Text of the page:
Crazyhouse chess is much more complex than regular chess. I wondered when chess already offers billions and trillions of different games that could potentially played how many options there are for crazyhouse games?
Is it even possible to calculate this mathematically? Does crazyhouse even have an end or does it go on forever? I mean as soon as the board is full with pieces there are no moves possible anymore at some point so there has to be an end, right?
If there is no end, how many games are possible till move 150?
That’s actually a very good question. I honestly don’t know
First of all, the crazyhouse board never has more than 32 pieces on it. so it will never get full.
For the finiteness of the number of games, the calculus is quite simple.
1) There is a finite number of fields on a chess board.
2) There is also a finite number of possible sets of figures (for each color). For example one of the players could have more than eight pawns on the board. But the number of combinations is finite.
3) A game ends, if the game enters the same state for the third time.
even without all the other rules of chess it can be prooved that the number of crazyhouse games is finite. so we will forget about those for now.
Let us think of a move as the transition of one position on a chess board to another one. Of cause a move can also change the set of pieces on the board (capture).
To find all the possible positions on the board with any possible set of figures, we would sum up the number of possible positions for all the possible sets of figures. As both numbers are finite, the sum is a finite sum of finite elements and therefore finite.
this means there is a finite number of possible states of the game.
Now thnk of the longest possible game under these circumstances. it would iterate twice though every possible state. and then the next move will put the game into a state it already was in two times. this ends the game.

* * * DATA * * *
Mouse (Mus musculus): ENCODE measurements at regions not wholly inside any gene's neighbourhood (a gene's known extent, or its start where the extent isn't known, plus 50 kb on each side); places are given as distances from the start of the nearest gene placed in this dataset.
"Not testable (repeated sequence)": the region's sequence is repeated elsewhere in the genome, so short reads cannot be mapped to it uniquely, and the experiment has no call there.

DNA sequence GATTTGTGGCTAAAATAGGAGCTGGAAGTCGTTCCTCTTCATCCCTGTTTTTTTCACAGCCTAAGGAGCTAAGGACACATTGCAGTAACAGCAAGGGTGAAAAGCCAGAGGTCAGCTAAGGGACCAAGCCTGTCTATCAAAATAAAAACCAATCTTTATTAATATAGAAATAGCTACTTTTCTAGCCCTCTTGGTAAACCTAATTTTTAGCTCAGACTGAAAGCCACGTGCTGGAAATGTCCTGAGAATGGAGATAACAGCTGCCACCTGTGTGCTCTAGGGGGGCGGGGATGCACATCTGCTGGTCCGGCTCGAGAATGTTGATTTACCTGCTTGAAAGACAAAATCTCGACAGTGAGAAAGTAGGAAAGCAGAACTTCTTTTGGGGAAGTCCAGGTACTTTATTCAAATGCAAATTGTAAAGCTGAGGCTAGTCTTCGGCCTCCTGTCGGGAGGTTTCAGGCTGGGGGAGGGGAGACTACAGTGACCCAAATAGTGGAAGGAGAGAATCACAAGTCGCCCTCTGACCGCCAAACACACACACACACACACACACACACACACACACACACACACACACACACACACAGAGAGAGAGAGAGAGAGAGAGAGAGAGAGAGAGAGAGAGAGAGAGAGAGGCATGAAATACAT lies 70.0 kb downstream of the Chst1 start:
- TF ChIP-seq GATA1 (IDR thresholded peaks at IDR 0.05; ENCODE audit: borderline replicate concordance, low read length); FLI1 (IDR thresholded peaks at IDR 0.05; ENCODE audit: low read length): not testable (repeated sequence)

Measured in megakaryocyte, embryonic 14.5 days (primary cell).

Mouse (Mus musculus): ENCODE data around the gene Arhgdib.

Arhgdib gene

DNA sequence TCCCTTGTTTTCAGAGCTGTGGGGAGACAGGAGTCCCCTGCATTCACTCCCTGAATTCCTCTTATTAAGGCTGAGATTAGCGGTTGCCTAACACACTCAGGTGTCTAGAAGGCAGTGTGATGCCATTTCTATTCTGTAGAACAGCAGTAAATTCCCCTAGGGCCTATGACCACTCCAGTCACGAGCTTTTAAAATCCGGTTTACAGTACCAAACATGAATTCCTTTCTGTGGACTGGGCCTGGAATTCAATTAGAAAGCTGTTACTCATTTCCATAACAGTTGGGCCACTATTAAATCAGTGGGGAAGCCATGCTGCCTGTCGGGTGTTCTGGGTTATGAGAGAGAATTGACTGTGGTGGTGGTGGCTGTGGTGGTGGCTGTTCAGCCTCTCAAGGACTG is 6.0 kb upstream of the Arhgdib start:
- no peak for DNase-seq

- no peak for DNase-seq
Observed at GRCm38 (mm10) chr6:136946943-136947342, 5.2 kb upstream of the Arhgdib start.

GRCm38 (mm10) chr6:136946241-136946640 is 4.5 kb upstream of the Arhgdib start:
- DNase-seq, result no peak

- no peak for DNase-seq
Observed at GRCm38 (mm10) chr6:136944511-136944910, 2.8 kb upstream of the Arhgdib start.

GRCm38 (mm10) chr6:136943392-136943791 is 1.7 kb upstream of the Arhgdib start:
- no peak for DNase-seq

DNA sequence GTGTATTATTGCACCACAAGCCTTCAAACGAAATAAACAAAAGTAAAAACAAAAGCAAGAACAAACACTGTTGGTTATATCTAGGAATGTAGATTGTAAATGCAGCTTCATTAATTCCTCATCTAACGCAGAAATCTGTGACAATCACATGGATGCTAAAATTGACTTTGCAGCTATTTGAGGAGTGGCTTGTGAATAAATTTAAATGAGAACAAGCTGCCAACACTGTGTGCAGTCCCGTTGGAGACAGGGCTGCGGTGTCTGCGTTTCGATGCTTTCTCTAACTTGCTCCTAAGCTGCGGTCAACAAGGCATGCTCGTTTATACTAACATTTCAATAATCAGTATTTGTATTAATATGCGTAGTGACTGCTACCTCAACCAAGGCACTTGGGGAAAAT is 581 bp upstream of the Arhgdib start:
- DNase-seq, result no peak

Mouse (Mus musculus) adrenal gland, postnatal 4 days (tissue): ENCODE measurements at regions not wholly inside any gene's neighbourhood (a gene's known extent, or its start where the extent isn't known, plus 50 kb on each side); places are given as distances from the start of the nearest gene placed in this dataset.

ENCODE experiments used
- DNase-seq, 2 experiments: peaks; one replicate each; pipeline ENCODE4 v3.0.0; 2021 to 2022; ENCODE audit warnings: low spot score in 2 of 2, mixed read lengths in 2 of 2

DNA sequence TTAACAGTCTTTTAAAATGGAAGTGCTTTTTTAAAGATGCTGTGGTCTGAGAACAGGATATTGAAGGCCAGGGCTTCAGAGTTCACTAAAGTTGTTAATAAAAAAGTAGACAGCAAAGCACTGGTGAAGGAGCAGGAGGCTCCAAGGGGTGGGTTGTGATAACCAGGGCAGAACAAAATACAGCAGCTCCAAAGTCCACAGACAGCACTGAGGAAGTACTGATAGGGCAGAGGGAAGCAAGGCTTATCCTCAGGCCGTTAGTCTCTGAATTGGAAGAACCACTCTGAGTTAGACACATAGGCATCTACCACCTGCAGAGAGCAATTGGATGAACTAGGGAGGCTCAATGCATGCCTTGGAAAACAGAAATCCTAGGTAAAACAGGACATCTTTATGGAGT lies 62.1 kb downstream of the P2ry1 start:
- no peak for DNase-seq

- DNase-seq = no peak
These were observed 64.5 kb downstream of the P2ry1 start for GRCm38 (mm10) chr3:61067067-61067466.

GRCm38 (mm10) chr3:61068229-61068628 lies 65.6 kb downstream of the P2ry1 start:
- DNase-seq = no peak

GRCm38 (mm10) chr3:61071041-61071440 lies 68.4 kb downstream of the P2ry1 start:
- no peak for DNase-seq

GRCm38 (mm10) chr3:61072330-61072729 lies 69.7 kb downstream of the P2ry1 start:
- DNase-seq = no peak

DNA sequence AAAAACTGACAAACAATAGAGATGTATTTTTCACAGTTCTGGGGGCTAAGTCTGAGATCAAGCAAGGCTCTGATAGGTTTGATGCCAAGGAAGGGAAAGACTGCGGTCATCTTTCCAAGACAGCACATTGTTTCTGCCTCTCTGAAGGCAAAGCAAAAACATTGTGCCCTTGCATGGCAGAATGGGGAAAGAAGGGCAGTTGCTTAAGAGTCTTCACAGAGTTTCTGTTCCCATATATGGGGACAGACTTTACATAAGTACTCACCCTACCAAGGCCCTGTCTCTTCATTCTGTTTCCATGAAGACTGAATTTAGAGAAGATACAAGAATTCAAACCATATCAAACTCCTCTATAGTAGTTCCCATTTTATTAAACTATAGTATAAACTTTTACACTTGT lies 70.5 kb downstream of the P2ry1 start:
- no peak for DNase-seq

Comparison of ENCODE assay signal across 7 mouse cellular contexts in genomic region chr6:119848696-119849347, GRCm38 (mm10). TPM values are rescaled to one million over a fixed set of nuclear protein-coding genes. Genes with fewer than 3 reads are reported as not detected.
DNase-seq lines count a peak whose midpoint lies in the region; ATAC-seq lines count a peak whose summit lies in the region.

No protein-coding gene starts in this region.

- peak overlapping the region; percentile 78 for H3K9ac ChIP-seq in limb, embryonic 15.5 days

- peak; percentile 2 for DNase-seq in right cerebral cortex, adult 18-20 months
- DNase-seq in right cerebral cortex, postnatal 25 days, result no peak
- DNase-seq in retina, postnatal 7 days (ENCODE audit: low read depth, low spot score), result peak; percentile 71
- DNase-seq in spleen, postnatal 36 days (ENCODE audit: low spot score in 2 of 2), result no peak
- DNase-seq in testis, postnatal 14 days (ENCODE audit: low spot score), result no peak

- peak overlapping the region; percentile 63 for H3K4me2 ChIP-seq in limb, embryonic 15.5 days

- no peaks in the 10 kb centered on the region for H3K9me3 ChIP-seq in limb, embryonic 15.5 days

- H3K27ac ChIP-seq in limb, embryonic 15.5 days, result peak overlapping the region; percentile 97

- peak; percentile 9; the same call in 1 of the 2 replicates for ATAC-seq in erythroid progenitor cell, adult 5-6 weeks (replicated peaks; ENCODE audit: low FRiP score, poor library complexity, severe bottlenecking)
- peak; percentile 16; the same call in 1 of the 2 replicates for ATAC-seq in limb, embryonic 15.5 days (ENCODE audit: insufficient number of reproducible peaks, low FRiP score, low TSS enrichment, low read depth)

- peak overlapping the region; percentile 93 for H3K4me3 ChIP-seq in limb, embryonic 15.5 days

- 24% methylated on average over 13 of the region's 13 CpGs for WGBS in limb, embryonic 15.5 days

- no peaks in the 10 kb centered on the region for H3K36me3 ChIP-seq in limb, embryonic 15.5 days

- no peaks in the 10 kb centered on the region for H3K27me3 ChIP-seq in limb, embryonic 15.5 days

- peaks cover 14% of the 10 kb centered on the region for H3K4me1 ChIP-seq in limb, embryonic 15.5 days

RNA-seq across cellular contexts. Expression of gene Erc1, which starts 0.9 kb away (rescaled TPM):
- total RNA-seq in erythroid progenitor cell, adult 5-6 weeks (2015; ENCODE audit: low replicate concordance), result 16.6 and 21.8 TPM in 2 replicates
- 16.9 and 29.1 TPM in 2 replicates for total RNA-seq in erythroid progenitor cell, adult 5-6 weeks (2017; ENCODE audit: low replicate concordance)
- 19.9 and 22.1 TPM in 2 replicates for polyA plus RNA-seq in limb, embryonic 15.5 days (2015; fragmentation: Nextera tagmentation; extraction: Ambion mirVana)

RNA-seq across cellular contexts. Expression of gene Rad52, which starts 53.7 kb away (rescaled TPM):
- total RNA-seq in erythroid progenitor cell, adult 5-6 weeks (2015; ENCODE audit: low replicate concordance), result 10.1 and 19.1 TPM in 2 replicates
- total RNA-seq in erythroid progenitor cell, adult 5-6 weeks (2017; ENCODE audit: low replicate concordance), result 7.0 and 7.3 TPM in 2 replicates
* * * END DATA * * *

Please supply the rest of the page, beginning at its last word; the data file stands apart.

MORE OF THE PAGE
So, every chasyhouse game does end.
Also there are finitely many possibilities to arrange any subset of a finite set. See a math book for a proof. This means that you can only have a finite number of games with a finite number of moves.
Now your last question is actually the hardest one. I have no idea how this could even be calculated efficiently. You cannot just play all of them. even if we did it on all our computers no one of us would live long enough to see the result.
You would need some smart way of estimating this number. I have no idea how to do this. I would just like to add:
for the complexity of the game it might be much more interesting to know how many interesting games there are. Maybe this can be guessed somehow from the games that are already known (see the lichess database)
@Tuedelmeister I wonder why your rating is so low despite your sharp mind and high intelligence. Thank you! I kind of forgot that you always have the same amount of pieces and the reason my opponent had 3 bishops was that one of them was initially my own. That makes sense now. So you cannot ever have 3 queens.
Very well analysed. I guess you can just more or less take the number of possible puzzle creations times two (+1 for the third repetition).
That would be 16 pawns, 4 knights, 4 bishops, 2 queens, 2 kings, 4 rooks put into random squares on the board, in every combination possible.
As we can also have less pieces on the board and pieces on the side, I guess it would be easiest to just count those places on the side as extra squares. So this makes a board of 64 + 1 = 65 squares.